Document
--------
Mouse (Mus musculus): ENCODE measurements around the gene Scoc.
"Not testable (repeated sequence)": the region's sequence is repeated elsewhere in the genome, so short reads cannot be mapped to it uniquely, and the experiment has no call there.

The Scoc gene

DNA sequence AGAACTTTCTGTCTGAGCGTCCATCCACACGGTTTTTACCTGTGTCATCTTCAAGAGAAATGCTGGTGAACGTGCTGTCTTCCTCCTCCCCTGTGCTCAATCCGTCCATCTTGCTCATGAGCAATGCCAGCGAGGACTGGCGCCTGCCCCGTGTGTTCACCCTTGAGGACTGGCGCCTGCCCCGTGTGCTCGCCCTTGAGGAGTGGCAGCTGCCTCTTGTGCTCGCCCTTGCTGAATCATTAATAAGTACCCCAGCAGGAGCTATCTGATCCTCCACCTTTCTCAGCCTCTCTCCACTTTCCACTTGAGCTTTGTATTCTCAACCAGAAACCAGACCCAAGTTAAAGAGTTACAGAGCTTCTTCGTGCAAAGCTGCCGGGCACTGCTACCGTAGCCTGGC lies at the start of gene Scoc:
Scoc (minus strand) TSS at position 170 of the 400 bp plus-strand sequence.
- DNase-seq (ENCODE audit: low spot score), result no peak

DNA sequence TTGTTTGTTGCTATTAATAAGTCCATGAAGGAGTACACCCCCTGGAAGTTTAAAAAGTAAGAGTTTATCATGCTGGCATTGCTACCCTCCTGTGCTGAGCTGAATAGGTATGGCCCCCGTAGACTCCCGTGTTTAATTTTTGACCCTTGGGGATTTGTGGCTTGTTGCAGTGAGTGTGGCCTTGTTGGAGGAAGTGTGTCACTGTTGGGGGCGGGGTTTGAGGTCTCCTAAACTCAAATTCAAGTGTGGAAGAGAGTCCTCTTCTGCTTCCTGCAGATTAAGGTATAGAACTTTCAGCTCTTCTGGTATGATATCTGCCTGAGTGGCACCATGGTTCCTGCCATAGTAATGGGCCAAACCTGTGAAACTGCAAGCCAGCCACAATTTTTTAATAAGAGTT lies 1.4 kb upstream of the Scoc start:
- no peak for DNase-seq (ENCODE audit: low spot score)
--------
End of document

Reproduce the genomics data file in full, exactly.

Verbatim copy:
Mouse (Mus musculus): ENCODE measurements around the gene Scoc.
"Not testable (repeated sequence)": the region's sequence is repeated elsewhere in the genome, so short reads cannot be mapped to it uniquely, and the experiment has no call there.

The Scoc gene

DNA sequence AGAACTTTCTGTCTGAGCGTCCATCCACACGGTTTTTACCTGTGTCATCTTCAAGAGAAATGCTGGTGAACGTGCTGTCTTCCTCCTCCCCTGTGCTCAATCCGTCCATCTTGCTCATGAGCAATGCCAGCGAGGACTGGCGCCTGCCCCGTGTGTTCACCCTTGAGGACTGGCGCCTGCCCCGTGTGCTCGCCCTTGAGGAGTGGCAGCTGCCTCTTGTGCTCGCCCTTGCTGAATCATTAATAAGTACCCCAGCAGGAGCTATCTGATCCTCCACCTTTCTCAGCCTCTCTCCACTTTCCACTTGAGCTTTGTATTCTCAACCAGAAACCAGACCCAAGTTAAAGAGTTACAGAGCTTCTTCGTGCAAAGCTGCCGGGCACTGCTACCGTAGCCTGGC lies at the start of gene Scoc:
Scoc (minus strand) TSS at position 170 of the 400 bp plus-strand sequence.
- DNase-seq (ENCODE audit: low spot score), result no peak

DNA sequence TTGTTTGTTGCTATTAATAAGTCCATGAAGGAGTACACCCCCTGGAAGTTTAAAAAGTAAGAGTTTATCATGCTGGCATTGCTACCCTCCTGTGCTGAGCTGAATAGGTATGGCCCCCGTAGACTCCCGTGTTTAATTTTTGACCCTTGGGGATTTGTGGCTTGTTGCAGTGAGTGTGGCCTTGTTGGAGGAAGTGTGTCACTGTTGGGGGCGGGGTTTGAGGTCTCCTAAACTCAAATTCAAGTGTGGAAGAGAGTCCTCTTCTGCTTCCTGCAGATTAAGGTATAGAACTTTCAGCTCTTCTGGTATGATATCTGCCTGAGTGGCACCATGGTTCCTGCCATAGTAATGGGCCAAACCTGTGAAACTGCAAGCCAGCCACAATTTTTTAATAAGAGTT lies 1.4 kb upstream of the Scoc start:
- no peak for DNase-seq (ENCODE audit: low spot score)